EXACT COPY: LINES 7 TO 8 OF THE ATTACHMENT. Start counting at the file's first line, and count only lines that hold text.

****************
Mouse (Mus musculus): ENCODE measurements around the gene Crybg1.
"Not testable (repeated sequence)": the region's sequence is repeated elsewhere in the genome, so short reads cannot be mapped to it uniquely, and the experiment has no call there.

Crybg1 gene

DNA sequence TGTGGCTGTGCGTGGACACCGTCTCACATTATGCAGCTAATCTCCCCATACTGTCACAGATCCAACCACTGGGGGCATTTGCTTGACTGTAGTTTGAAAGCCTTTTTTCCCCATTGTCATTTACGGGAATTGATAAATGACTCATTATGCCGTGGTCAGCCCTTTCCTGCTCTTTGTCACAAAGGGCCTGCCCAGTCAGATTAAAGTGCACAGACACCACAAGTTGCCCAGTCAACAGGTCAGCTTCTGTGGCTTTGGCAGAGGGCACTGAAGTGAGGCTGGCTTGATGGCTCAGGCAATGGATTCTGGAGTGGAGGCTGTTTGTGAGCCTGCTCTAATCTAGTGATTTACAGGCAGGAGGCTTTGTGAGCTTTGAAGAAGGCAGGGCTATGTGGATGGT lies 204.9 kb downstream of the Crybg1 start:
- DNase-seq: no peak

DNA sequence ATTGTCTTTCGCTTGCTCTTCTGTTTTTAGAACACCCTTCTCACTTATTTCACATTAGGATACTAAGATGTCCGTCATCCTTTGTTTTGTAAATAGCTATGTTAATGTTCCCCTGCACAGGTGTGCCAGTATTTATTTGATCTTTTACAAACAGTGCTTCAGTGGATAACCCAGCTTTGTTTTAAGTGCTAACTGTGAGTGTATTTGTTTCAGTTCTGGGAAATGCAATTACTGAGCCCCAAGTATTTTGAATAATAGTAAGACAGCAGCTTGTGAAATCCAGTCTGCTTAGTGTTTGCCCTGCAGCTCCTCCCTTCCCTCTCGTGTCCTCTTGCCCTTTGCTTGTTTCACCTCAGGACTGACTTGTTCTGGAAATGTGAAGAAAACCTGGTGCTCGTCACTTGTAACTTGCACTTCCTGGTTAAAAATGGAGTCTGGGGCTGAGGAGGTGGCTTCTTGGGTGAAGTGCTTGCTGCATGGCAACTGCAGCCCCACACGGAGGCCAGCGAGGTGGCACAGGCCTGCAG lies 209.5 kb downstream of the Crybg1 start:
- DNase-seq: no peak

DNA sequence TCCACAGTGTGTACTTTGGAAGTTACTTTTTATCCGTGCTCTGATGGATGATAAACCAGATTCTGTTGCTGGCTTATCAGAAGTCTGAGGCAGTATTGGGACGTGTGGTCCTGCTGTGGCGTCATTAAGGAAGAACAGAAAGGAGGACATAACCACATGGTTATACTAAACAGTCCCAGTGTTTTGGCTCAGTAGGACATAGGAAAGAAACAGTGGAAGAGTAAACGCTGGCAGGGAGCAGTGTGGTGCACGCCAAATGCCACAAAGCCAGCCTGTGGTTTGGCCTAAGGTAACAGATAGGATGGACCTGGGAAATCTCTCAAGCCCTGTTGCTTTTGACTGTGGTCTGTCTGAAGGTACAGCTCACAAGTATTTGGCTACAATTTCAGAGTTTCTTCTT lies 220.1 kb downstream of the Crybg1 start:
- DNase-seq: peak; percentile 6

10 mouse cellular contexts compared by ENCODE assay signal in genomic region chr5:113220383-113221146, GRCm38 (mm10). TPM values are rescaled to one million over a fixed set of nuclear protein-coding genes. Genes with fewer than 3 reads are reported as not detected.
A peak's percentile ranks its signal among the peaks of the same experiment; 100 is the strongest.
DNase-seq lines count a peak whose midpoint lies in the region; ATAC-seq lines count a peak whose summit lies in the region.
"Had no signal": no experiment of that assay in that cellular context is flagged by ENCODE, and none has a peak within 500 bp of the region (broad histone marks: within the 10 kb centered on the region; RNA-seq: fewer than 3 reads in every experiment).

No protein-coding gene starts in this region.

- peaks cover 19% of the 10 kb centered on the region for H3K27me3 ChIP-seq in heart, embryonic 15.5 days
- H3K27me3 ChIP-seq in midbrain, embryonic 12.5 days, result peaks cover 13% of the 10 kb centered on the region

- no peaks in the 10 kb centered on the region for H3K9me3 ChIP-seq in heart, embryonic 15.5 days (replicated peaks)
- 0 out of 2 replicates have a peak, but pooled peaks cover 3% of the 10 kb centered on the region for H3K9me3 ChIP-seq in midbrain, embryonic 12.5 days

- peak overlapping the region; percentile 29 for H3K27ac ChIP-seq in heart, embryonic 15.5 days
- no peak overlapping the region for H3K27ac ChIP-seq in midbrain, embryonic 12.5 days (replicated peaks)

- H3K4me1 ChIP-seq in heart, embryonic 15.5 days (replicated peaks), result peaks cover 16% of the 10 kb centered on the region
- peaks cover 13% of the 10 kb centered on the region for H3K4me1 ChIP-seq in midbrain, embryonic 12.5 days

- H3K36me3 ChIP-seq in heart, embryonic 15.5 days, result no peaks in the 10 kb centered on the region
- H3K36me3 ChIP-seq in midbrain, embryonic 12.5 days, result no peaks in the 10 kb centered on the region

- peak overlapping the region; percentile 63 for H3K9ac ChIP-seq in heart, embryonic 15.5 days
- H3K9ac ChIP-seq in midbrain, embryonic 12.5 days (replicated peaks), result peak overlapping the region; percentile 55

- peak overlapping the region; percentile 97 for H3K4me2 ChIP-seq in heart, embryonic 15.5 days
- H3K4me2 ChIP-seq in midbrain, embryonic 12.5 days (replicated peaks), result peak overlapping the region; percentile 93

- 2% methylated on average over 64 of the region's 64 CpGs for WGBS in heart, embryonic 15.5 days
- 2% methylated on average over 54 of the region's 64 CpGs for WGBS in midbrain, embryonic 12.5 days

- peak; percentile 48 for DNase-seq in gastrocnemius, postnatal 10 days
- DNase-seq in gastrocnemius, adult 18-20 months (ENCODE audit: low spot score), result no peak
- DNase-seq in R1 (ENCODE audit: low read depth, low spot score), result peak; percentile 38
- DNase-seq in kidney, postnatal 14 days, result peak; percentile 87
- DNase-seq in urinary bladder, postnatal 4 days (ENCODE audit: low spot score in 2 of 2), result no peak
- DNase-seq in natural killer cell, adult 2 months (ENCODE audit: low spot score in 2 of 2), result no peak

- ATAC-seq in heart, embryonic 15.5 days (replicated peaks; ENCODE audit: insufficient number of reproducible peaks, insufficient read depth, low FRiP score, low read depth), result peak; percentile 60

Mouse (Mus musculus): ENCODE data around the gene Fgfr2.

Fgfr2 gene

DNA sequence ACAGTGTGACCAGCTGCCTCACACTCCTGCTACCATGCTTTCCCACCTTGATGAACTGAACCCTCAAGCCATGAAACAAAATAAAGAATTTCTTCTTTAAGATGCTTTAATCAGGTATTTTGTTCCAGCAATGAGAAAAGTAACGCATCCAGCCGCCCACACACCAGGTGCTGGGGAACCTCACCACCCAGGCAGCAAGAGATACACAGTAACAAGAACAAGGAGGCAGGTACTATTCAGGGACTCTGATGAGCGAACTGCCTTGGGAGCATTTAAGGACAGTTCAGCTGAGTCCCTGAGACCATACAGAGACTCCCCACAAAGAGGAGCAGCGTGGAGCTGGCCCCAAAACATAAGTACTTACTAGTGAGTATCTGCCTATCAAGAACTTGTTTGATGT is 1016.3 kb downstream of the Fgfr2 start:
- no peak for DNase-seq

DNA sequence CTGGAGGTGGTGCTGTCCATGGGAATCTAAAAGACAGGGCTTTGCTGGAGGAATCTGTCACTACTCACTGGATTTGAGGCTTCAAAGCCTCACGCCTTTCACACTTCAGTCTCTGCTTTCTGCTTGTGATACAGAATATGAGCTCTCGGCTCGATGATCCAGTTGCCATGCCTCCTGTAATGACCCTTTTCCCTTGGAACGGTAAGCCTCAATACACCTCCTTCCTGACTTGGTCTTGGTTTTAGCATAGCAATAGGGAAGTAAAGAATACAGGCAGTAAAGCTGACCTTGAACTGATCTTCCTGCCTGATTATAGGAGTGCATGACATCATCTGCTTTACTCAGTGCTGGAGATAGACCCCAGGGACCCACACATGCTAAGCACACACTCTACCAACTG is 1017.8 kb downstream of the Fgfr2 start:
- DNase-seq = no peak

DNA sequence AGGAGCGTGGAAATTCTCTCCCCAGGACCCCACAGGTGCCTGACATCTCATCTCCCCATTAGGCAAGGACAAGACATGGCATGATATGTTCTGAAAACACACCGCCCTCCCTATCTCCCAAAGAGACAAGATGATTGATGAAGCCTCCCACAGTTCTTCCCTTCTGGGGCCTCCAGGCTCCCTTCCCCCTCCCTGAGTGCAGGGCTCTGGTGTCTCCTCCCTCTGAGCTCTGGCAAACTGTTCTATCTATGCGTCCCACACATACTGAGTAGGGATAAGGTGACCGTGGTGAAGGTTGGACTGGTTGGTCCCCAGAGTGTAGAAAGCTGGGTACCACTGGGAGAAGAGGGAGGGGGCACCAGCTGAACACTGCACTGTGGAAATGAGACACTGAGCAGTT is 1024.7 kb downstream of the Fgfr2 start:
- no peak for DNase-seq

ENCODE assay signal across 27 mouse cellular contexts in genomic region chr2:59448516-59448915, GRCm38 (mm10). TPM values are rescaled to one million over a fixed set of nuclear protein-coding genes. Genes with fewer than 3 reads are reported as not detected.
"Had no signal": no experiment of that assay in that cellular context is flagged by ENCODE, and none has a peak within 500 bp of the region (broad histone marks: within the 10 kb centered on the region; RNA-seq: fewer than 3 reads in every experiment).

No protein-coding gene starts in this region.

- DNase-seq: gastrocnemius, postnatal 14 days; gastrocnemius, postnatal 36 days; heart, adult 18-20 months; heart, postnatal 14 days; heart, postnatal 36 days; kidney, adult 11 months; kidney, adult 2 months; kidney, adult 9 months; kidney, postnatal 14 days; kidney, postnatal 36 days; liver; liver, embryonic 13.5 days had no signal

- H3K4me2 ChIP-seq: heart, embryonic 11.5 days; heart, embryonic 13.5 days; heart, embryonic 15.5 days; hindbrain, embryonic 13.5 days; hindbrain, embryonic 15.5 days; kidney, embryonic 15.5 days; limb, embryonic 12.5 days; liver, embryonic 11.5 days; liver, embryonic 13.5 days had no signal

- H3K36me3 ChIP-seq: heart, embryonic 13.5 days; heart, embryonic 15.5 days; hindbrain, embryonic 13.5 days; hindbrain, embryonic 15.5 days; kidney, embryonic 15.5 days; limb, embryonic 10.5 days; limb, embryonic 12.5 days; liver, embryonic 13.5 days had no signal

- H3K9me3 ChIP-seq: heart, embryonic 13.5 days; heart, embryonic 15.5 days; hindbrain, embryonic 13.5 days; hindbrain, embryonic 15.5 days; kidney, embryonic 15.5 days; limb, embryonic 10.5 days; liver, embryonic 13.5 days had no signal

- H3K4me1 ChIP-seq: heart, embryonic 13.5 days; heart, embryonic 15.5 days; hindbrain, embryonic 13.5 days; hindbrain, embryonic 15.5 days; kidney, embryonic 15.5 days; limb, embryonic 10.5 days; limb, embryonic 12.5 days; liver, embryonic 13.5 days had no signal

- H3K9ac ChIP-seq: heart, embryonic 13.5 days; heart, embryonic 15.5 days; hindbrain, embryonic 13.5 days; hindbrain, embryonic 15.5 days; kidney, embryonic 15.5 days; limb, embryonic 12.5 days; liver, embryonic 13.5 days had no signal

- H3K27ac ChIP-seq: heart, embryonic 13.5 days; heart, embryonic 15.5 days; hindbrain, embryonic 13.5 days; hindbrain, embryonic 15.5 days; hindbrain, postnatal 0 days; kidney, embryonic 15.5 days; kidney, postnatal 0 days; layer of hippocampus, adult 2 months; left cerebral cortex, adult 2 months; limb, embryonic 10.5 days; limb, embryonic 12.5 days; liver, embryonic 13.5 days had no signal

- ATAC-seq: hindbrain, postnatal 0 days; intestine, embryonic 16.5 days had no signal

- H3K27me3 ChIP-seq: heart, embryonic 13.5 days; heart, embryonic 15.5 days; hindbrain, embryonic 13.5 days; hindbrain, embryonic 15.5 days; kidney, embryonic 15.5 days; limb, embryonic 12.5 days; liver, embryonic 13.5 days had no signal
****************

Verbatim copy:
- DNase-seq: no peak

DNA sequence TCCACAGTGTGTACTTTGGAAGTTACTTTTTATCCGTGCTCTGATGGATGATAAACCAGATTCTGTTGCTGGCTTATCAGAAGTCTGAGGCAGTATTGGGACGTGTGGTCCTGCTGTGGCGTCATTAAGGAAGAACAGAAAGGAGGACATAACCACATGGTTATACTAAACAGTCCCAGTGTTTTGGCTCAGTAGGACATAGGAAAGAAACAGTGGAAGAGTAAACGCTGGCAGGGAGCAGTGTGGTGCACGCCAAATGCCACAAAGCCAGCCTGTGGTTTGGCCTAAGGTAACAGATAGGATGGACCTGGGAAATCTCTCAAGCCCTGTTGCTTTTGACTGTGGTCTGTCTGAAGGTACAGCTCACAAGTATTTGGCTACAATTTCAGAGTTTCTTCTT lies 220.1 kb downstream of the Crybg1 start: